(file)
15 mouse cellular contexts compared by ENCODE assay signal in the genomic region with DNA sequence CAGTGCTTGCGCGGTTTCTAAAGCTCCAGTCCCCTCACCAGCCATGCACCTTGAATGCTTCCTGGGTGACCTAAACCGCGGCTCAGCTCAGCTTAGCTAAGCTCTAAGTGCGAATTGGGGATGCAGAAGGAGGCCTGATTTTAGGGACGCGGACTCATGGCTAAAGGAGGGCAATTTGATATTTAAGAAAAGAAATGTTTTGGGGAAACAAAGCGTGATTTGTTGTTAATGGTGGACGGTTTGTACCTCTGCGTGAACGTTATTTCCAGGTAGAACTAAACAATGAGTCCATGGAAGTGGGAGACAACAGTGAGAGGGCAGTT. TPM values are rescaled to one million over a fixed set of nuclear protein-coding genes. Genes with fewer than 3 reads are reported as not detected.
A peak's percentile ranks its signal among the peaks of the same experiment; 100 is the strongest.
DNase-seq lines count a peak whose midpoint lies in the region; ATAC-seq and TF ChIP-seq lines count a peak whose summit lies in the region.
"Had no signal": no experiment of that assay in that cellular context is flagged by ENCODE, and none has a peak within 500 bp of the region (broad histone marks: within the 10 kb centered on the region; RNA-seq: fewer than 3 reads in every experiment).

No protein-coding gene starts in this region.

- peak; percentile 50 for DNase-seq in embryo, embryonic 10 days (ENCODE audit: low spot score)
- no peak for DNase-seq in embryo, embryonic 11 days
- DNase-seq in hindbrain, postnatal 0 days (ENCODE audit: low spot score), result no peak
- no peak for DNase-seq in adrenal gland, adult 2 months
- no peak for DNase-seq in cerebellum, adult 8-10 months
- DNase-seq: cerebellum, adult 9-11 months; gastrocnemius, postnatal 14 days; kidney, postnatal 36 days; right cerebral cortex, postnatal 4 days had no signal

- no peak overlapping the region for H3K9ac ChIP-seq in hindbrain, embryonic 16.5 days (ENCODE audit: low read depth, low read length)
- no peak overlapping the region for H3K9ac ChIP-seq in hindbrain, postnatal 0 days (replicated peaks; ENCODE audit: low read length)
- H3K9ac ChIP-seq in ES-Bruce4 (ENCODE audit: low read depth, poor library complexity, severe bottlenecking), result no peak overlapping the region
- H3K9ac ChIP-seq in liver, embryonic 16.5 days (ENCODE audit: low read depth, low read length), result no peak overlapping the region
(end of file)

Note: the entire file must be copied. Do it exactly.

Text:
15 mouse cellular contexts compared by ENCODE assay signal in the genomic region with DNA sequence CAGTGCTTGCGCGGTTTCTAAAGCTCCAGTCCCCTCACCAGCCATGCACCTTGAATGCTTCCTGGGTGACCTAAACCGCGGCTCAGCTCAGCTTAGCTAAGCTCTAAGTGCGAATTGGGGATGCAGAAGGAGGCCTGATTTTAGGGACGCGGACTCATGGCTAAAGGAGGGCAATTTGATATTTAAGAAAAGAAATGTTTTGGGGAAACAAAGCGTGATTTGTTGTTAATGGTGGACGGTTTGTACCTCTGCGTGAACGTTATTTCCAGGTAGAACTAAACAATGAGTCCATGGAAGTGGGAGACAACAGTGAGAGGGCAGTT. TPM values are rescaled to one million over a fixed set of nuclear protein-coding genes. Genes with fewer than 3 reads are reported as not detected.
A peak's percentile ranks its signal among the peaks of the same experiment; 100 is the strongest.
DNase-seq lines count a peak whose midpoint lies in the region; ATAC-seq and TF ChIP-seq lines count a peak whose summit lies in the region.
"Had no signal": no experiment of that assay in that cellular context is flagged by ENCODE, and none has a peak within 500 bp of the region (broad histone marks: within the 10 kb centered on the region; RNA-seq: fewer than 3 reads in every experiment).

No protein-coding gene starts in this region.

- peak; percentile 50 for DNase-seq in embryo, embryonic 10 days (ENCODE audit: low spot score)
- no peak for DNase-seq in embryo, embryonic 11 days
- DNase-seq in hindbrain, postnatal 0 days (ENCODE audit: low spot score), result no peak
- no peak for DNase-seq in adrenal gland, adult 2 months
- no peak for DNase-seq in cerebellum, adult 8-10 months
- DNase-seq: cerebellum, adult 9-11 months; gastrocnemius, postnatal 14 days; kidney, postnatal 36 days; right cerebral cortex, postnatal 4 days had no signal

- no peak overlapping the region for H3K9ac ChIP-seq in hindbrain, embryonic 16.5 days (ENCODE audit: low read depth, low read length)
- no peak overlapping the region for H3K9ac ChIP-seq in hindbrain, postnatal 0 days (replicated peaks; ENCODE audit: low read length)
- H3K9ac ChIP-seq in ES-Bruce4 (ENCODE audit: low read depth, poor library complexity, severe bottlenecking), result no peak overlapping the region
- H3K9ac ChIP-seq in liver, embryonic 16.5 days (ENCODE audit: low read depth, low read length), result no peak overlapping the region